Clean Machines More Quickly with System Mechanic

21 May, 2013 By: Robert Green

Iolo's inexpensive registry utility can save you time and reduce the drudgery of this tedious task.

Every so often, I find myself having to scrub a computer free of years of garbage, abandoned files, registry errors, and unwanted programs. But rather than reformatting the drive and starting over, I've always used manual cleaning and registry optimization programs.

Until recently, the approach I've used for cleaning machines has been as follows:

  1. Create a Windows restore point (just in case).
  2. Delete any programs that were no longer required.
  3. Run system tools to delete temporary and junk files.
  4. Delete desktop shortcuts.
  5. Delete browser histories/passwords/etc.
  6. Optimize/clean registry.
  7. Reboot.
  8. Defrag the hard drive.

This sequence could take hours, and it frequently required me to provide input for the various utilities I was using. In a change to my usual method, I recently performed a thorough cleanup on an older laptop using iolo technologies' System Mechanic — and I found the experience painless. Because other CAD managers have to perform this task as well, I thought I'd pass along what I found.

First of all, I should point out that System Mechanic is not free: It costs $39 or $59, depending on whether you get the basic or professional version. But that price tag shouldn't keep you from considering it.

System Mechanic does everything you need to clean up a machine in an almost completely automated way. The program first asks you questions about what you want to do, then it gets to work.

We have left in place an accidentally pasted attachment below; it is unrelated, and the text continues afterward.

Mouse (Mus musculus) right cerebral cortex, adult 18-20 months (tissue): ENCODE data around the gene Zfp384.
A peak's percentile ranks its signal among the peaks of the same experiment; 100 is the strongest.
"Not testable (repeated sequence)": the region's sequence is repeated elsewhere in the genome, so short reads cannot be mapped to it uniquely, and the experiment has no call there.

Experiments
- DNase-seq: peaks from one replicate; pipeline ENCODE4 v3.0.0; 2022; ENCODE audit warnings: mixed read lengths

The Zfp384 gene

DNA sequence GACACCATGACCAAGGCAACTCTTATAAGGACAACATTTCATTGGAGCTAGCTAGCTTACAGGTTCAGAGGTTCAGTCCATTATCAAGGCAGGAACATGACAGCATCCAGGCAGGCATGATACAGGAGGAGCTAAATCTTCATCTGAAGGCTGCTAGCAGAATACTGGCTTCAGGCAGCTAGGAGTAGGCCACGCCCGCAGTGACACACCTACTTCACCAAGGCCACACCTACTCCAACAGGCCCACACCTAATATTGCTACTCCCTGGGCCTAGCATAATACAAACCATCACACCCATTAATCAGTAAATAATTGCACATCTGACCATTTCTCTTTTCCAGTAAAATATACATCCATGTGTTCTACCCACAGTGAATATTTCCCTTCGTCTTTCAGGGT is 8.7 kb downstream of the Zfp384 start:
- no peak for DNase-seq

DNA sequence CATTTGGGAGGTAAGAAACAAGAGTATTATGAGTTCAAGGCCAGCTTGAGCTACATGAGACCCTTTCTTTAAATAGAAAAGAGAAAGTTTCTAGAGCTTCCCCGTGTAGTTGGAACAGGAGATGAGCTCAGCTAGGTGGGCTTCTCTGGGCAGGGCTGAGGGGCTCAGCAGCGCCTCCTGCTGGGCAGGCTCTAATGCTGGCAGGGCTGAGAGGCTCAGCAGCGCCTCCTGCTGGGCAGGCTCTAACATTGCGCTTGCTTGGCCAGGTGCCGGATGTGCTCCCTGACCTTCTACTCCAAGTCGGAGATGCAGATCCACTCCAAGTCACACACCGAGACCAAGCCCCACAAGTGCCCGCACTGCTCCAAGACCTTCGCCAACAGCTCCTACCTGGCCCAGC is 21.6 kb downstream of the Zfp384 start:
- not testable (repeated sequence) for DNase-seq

When using System Mechanic I still created a restore point and deleted superfluous programs, as I did in the past, but after that I simply told System Mechanic to delete the junk, fix the registry, blow away unused shortcuts, remove history files, defrag the drive, and reboot. All these tasks were completed in an unattended manner (though I did look in on the progress from time to time). I found the registry cleaning to be especially effective because it cleaned up my startup programs, resulting in shorter boot times.

I'm always suspicious of any sort of registry cleaning product — which is why I always create a restore point before using one! System Mechanic, however, performs as well as my old standby registry utility (Registry Booster by Uniblue), while doing so much more. If you clean up user machines frequently, System Mechanic can reduce the drudgery and the time you spend doing so. And for $39 to $59, it'll pay for itself rapidly.

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About the Author: Robert Green

Robert Green

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